The windows of your home are a gateway to the outdoors, a way to allow light in as you enjoy the view of your garden, yard or landscape. The last thing you want to see is a sweaty window coated in a coating of condensation.
Not only are windows plastered with condensation unsightly, they also can be a symptom of a more serious air-quality problem inside your home. Thankfully, there’s several things you can do to address the problem.
What Produces Condensation in Windows
Condensation on the inner layer of windows is formed by the moist warm air throughout your home reaching the cooler surface of the windows. It’s notably common over the winter when it’s much chillier outside than it is within your home.
Inside Moisture vs. In Between Panes
When dealing with condensation, it’s crucial to recognize the difference between moisture on the inside of your windows versus moisture in between the windowpanes. One is an indoor air quality issue and the other is a window issue.
- Moisture on the inside of a window is created from the warm damp air inside your home condensing on the glass.
- The moisture you notice between windowpanes is formed when the window seal fails and moisture seeps between the two panes of glass, in which case the window should be repaired or replaced.
- Condensation on the inside of the windows isn’t a window problem and can instead be fixed by adjusting the humidity inside your home. Different things cause humidity in a home, such as showers, cooking, laundry or even breathing.
Why Condensation on Windows Can Be an Issue
Even though you might think condensation inside your windows is a cosmetic problem, it can be a sign your home has high humidity. If that’s the case, water could also be condensing on window frames, cold walls or other surfaces. Even a thin film of water can help wood surfaces to mildew or rot over time, increasing the growth of mildew or mold.
How to Decrease Humidity Throughout Your Home
Thankfully there are several options for extracting moisture from the air in your home.
If you have a humidifier active in your home – whether it be a small unit or a whole-house humidifier – lower it further so the humidity inside your home decreases.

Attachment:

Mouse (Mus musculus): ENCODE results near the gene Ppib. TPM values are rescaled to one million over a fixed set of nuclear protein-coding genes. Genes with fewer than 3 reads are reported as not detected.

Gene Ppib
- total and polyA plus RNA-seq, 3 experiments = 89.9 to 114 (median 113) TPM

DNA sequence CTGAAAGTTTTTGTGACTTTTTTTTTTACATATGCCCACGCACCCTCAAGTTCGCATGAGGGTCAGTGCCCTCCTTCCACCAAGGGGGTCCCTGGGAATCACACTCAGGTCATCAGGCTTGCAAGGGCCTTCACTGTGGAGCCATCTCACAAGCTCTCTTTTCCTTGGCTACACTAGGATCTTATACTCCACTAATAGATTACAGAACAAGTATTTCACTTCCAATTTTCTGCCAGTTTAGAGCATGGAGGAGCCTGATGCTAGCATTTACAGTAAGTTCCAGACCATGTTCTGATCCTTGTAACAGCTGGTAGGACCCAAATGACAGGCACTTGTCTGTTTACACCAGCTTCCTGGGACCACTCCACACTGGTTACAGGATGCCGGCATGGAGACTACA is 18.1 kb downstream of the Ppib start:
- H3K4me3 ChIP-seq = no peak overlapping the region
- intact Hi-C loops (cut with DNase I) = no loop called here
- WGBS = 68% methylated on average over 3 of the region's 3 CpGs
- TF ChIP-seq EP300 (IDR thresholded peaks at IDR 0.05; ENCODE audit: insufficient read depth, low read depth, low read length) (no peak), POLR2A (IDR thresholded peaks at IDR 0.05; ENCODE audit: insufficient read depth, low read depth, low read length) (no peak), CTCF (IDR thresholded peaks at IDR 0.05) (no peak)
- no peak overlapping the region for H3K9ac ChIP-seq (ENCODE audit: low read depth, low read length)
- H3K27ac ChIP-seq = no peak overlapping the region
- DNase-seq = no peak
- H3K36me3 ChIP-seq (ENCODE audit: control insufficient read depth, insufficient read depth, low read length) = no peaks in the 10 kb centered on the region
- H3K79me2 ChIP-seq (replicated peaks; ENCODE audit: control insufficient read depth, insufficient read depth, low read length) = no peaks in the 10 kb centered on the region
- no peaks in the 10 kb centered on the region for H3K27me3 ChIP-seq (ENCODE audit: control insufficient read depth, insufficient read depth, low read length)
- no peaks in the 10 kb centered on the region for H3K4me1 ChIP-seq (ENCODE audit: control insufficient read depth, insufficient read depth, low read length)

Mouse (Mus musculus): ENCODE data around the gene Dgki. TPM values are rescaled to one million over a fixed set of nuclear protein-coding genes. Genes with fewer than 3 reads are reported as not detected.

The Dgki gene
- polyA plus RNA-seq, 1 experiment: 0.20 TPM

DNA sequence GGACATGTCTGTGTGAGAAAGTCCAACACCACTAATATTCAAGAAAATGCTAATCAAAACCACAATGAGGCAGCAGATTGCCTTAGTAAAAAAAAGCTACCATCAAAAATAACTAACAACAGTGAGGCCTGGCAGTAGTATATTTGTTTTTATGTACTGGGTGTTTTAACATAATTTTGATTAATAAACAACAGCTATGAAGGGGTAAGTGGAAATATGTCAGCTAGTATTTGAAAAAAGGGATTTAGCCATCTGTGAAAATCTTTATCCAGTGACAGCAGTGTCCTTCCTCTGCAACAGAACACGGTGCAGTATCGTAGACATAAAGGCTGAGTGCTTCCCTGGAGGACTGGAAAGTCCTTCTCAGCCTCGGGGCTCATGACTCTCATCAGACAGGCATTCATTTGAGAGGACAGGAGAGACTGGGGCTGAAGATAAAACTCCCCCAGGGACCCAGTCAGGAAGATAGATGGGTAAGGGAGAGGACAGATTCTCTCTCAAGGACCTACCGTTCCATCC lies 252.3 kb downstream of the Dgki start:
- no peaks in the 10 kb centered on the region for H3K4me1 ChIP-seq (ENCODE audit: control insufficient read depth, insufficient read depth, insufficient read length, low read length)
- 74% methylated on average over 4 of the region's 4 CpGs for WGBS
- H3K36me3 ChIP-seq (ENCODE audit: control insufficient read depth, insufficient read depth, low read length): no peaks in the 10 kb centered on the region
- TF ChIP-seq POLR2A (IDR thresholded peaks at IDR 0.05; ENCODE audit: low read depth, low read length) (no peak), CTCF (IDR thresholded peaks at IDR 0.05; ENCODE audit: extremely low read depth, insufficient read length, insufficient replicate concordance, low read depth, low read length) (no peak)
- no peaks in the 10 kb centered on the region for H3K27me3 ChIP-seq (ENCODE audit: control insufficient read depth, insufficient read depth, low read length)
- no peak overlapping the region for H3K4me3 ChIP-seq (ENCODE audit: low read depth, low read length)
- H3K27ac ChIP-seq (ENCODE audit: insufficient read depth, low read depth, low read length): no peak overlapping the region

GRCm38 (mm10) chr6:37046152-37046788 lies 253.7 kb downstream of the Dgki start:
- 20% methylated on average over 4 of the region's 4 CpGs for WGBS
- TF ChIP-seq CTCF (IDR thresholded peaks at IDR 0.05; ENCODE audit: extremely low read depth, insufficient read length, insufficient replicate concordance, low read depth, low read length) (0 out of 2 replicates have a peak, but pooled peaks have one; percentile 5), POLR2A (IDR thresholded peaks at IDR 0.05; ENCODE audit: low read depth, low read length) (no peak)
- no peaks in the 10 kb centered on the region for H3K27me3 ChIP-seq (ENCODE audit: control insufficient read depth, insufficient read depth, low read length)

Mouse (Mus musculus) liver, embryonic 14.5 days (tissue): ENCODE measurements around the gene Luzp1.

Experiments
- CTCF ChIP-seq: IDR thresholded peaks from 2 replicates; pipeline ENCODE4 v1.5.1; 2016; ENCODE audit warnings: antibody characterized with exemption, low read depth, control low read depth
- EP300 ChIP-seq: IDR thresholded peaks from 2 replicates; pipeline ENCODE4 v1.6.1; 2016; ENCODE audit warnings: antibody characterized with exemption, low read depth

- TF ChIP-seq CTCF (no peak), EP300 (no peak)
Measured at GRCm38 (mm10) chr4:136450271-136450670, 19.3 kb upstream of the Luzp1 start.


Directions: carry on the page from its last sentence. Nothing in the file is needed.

If you don’t have a humidifier active and your home’s humidity level is high, look into installing a dehumidifier. While humidifiers put moisture inside your home so the air doesn’t dry out, a dehumidifier extracts excess moisture out of the air.
Smaller, portable dehumidifiers can eliminate the water from an entire room. However, portable units require emptying water trays and usually service a somewhat limited area. A whole-house dehumidifier will eliminate moisture across your entire home.
Whole-house dehumidifier systems are controlled by a humidistat, which enables you to set a humidity level precisely as you would pick a temperature via your thermostat. The unit will start immediately when the humidity level surpasses the set level. These systems work with your home’s HVAC system, so you will receive the best results if you contact skilled professionals for whole-house dehumidifier installation Mobile.
Other Ways to Reduce Condensation on Windows
- Exhaust fans. Installing exhaust fans around humidity hotspots such as the bathroom, laundry room or above the kitchen range can help by drawing the warm, moist air from these rooms out of your home before it can elevate the humidity level throughout your home.
- Ceiling fans. Running ceiling fans can also keep air swirling throughout the home so humid air doesn’t get caught up in one spot.
- Opening up window treatments. Pulling open the blinds or drapes can decrease condensation by preventing the humid air from being stuck against the windowpane.
By lowering humidity in your home and dispersing air throughout your home, you can take advantage of clear, moisture-free windows even in the winter.